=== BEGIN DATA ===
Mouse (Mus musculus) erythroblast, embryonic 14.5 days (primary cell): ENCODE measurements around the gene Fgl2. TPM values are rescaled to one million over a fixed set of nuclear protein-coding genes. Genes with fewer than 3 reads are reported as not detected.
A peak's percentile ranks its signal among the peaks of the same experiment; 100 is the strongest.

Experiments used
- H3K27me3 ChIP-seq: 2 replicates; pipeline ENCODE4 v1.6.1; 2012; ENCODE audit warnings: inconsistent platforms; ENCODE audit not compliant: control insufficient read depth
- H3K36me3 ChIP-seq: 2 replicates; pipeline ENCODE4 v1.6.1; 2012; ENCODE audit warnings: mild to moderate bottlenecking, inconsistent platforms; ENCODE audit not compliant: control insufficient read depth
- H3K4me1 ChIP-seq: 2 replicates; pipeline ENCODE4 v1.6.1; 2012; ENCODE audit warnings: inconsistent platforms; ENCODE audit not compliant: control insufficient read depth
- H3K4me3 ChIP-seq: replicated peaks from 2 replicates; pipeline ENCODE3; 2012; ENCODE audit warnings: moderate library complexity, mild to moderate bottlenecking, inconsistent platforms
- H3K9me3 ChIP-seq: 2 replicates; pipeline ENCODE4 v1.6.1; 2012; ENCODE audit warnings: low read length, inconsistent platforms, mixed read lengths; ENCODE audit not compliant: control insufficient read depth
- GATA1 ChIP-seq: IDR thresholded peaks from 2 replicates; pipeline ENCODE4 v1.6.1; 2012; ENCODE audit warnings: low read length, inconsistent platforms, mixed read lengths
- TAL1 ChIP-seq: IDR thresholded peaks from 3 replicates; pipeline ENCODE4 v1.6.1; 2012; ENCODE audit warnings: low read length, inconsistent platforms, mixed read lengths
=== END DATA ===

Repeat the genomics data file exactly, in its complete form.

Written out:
Mouse (Mus musculus) erythroblast, embryonic 14.5 days (primary cell): ENCODE measurements around the gene Fgl2. TPM values are rescaled to one million over a fixed set of nuclear protein-coding genes. Genes with fewer than 3 reads are reported as not detected.
A peak's percentile ranks its signal among the peaks of the same experiment; 100 is the strongest.

Experiments used
- H3K27me3 ChIP-seq: 2 replicates; pipeline ENCODE4 v1.6.1; 2012; ENCODE audit warnings: inconsistent platforms; ENCODE audit not compliant: control insufficient read depth
- H3K36me3 ChIP-seq: 2 replicates; pipeline ENCODE4 v1.6.1; 2012; ENCODE audit warnings: mild to moderate bottlenecking, inconsistent platforms; ENCODE audit not compliant: control insufficient read depth
- H3K4me1 ChIP-seq: 2 replicates; pipeline ENCODE4 v1.6.1; 2012; ENCODE audit warnings: inconsistent platforms; ENCODE audit not compliant: control insufficient read depth
- H3K4me3 ChIP-seq: replicated peaks from 2 replicates; pipeline ENCODE3; 2012; ENCODE audit warnings: moderate library complexity, mild to moderate bottlenecking, inconsistent platforms
- H3K9me3 ChIP-seq: 2 replicates; pipeline ENCODE4 v1.6.1; 2012; ENCODE audit warnings: low read length, inconsistent platforms, mixed read lengths; ENCODE audit not compliant: control insufficient read depth
- GATA1 ChIP-seq: IDR thresholded peaks from 2 replicates; pipeline ENCODE4 v1.6.1; 2012; ENCODE audit warnings: low read length, inconsistent platforms, mixed read lengths
- TAL1 ChIP-seq: IDR thresholded peaks from 3 replicates; pipeline ENCODE4 v1.6.1; 2012; ENCODE audit warnings: low read length, inconsistent platforms, mixed read lengths